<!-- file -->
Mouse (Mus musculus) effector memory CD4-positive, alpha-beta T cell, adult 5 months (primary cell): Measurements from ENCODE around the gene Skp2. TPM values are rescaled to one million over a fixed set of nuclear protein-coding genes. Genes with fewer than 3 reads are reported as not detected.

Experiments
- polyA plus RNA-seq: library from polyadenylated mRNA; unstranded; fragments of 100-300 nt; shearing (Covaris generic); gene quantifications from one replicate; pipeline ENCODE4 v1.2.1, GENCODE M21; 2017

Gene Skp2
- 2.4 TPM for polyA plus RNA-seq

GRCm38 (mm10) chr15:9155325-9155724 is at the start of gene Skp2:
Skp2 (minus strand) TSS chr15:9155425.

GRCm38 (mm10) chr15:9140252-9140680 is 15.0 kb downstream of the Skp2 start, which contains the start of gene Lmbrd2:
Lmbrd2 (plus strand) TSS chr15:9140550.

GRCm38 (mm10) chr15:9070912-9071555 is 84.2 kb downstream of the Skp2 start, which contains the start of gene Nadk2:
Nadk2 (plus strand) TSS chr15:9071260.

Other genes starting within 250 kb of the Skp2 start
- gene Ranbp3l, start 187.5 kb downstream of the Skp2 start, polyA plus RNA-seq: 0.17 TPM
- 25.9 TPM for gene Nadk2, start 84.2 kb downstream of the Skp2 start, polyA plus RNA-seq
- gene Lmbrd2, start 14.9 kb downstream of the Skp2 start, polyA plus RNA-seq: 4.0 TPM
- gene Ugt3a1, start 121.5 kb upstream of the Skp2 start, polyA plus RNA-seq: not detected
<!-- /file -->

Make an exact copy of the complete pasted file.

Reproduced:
Mouse (Mus musculus) effector memory CD4-positive, alpha-beta T cell, adult 5 months (primary cell): Measurements from ENCODE around the gene Skp2. TPM values are rescaled to one million over a fixed set of nuclear protein-coding genes. Genes with fewer than 3 reads are reported as not detected.

Experiments
- polyA plus RNA-seq: library from polyadenylated mRNA; unstranded; fragments of 100-300 nt; shearing (Covaris generic); gene quantifications from one replicate; pipeline ENCODE4 v1.2.1, GENCODE M21; 2017

Gene Skp2
- 2.4 TPM for polyA plus RNA-seq

GRCm38 (mm10) chr15:9155325-9155724 is at the start of gene Skp2:
Skp2 (minus strand) TSS chr15:9155425.

GRCm38 (mm10) chr15:9140252-9140680 is 15.0 kb downstream of the Skp2 start, which contains the start of gene Lmbrd2:
Lmbrd2 (plus strand) TSS chr15:9140550.

GRCm38 (mm10) chr15:9070912-9071555 is 84.2 kb downstream of the Skp2 start, which contains the start of gene Nadk2:
Nadk2 (plus strand) TSS chr15:9071260.

Other genes starting within 250 kb of the Skp2 start
- gene Ranbp3l, start 187.5 kb downstream of the Skp2 start, polyA plus RNA-seq: 0.17 TPM
- 25.9 TPM for gene Nadk2, start 84.2 kb downstream of the Skp2 start, polyA plus RNA-seq
- gene Lmbrd2, start 14.9 kb downstream of the Skp2 start, polyA plus RNA-seq: 4.0 TPM
- gene Ugt3a1, start 121.5 kb upstream of the Skp2 start, polyA plus RNA-seq: not detected